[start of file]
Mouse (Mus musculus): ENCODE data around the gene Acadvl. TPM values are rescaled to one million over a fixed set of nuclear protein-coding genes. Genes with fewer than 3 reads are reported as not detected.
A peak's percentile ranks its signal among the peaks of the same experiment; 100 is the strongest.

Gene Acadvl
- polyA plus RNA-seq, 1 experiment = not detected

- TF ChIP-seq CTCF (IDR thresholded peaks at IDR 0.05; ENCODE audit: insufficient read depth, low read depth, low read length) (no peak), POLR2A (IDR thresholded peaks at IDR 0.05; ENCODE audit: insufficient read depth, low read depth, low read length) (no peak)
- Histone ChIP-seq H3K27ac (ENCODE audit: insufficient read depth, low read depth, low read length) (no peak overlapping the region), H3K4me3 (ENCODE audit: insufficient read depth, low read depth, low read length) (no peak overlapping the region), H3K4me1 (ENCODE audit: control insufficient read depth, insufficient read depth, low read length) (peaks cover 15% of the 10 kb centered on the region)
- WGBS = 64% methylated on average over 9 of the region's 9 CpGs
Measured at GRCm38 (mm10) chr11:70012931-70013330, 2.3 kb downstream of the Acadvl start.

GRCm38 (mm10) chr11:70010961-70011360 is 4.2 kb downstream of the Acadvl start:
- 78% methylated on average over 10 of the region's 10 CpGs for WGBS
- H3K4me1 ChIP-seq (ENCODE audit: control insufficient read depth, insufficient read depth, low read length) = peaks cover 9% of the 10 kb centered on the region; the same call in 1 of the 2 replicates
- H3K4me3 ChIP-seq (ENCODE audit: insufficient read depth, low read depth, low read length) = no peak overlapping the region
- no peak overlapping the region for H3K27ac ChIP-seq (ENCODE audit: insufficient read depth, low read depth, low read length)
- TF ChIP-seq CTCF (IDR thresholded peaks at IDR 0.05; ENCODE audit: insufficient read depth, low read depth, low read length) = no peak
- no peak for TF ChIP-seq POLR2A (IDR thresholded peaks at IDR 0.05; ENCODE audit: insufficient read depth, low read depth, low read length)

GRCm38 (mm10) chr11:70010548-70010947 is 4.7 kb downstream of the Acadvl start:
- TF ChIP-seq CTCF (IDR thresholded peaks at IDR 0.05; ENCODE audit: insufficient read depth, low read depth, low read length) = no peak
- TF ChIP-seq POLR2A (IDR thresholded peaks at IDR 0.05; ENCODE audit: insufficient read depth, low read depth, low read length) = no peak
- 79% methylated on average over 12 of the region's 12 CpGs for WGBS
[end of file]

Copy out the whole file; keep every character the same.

Mouse (Mus musculus): ENCODE data around the gene Acadvl. TPM values are rescaled to one million over a fixed set of nuclear protein-coding genes. Genes with fewer than 3 reads are reported as not detected.
A peak's percentile ranks its signal among the peaks of the same experiment; 100 is the strongest.

Gene Acadvl
- polyA plus RNA-seq, 1 experiment = not detected

- TF ChIP-seq CTCF (IDR thresholded peaks at IDR 0.05; ENCODE audit: insufficient read depth, low read depth, low read length) (no peak), POLR2A (IDR thresholded peaks at IDR 0.05; ENCODE audit: insufficient read depth, low read depth, low read length) (no peak)
- Histone ChIP-seq H3K27ac (ENCODE audit: insufficient read depth, low read depth, low read length) (no peak overlapping the region), H3K4me3 (ENCODE audit: insufficient read depth, low read depth, low read length) (no peak overlapping the region), H3K4me1 (ENCODE audit: control insufficient read depth, insufficient read depth, low read length) (peaks cover 15% of the 10 kb centered on the region)
- WGBS = 64% methylated on average over 9 of the region's 9 CpGs
Measured at GRCm38 (mm10) chr11:70012931-70013330, 2.3 kb downstream of the Acadvl start.

GRCm38 (mm10) chr11:70010961-70011360 is 4.2 kb downstream of the Acadvl start:
- 78% methylated on average over 10 of the region's 10 CpGs for WGBS
- H3K4me1 ChIP-seq (ENCODE audit: control insufficient read depth, insufficient read depth, low read length) = peaks cover 9% of the 10 kb centered on the region; the same call in 1 of the 2 replicates
- H3K4me3 ChIP-seq (ENCODE audit: insufficient read depth, low read depth, low read length) = no peak overlapping the region
- no peak overlapping the region for H3K27ac ChIP-seq (ENCODE audit: insufficient read depth, low read depth, low read length)
- TF ChIP-seq CTCF (IDR thresholded peaks at IDR 0.05; ENCODE audit: insufficient read depth, low read depth, low read length) = no peak
- no peak for TF ChIP-seq POLR2A (IDR thresholded peaks at IDR 0.05; ENCODE audit: insufficient read depth, low read depth, low read length)

GRCm38 (mm10) chr11:70010548-70010947 is 4.7 kb downstream of the Acadvl start:
- TF ChIP-seq CTCF (IDR thresholded peaks at IDR 0.05; ENCODE audit: insufficient read depth, low read depth, low read length) = no peak
- TF ChIP-seq POLR2A (IDR thresholded peaks at IDR 0.05; ENCODE audit: insufficient read depth, low read depth, low read length) = no peak
- 79% methylated on average over 12 of the region's 12 CpGs for WGBS